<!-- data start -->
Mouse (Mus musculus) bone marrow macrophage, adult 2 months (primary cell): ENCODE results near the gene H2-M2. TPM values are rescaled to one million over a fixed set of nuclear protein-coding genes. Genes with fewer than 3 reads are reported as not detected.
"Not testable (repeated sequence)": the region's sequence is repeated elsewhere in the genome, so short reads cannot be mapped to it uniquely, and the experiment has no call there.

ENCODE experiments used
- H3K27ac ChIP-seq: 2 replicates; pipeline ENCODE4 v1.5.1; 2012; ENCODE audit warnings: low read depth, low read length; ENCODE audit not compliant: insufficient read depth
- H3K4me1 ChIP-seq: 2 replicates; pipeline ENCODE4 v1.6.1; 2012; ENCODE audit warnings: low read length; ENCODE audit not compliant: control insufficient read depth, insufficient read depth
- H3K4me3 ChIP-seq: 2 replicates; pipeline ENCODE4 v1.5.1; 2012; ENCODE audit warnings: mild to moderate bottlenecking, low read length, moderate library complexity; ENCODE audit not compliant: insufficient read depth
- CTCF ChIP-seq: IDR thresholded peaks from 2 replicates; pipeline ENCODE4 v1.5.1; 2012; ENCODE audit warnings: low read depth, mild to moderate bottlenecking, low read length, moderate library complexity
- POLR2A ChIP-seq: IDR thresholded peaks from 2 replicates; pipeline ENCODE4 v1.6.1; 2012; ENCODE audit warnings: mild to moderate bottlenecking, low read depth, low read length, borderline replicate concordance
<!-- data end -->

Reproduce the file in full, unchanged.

Mouse (Mus musculus) bone marrow macrophage, adult 2 months (primary cell): ENCODE results near the gene H2-M2. TPM values are rescaled to one million over a fixed set of nuclear protein-coding genes. Genes with fewer than 3 reads are reported as not detected.
"Not testable (repeated sequence)": the region's sequence is repeated elsewhere in the genome, so short reads cannot be mapped to it uniquely, and the experiment has no call there.

ENCODE experiments used
- H3K27ac ChIP-seq: 2 replicates; pipeline ENCODE4 v1.5.1; 2012; ENCODE audit warnings: low read depth, low read length; ENCODE audit not compliant: insufficient read depth
- H3K4me1 ChIP-seq: 2 replicates; pipeline ENCODE4 v1.6.1; 2012; ENCODE audit warnings: low read length; ENCODE audit not compliant: control insufficient read depth, insufficient read depth
- H3K4me3 ChIP-seq: 2 replicates; pipeline ENCODE4 v1.5.1; 2012; ENCODE audit warnings: mild to moderate bottlenecking, low read length, moderate library complexity; ENCODE audit not compliant: insufficient read depth
- CTCF ChIP-seq: IDR thresholded peaks from 2 replicates; pipeline ENCODE4 v1.5.1; 2012; ENCODE audit warnings: low read depth, mild to moderate bottlenecking, low read length, moderate library complexity
- POLR2A ChIP-seq: IDR thresholded peaks from 2 replicates; pipeline ENCODE4 v1.6.1; 2012; ENCODE audit warnings: mild to moderate bottlenecking, low read depth, low read length, borderline replicate concordance